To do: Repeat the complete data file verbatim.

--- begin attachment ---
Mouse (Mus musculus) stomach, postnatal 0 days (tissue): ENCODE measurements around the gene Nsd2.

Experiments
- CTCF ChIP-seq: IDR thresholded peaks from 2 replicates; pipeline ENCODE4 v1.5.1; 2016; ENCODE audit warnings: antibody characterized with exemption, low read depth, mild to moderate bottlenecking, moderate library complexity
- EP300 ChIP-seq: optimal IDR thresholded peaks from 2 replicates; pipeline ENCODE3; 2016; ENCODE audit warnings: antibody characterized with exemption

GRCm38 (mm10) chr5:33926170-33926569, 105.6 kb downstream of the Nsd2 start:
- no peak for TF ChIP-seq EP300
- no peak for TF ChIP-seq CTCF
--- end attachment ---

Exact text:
Mouse (Mus musculus) stomach, postnatal 0 days (tissue): ENCODE measurements around the gene Nsd2.

Experiments
- CTCF ChIP-seq: IDR thresholded peaks from 2 replicates; pipeline ENCODE4 v1.5.1; 2016; ENCODE audit warnings: antibody characterized with exemption, low read depth, mild to moderate bottlenecking, moderate library complexity
- EP300 ChIP-seq: optimal IDR thresholded peaks from 2 replicates; pipeline ENCODE3; 2016; ENCODE audit warnings: antibody characterized with exemption

GRCm38 (mm10) chr5:33926170-33926569, 105.6 kb downstream of the Nsd2 start:
- no peak for TF ChIP-seq EP300
- no peak for TF ChIP-seq CTCF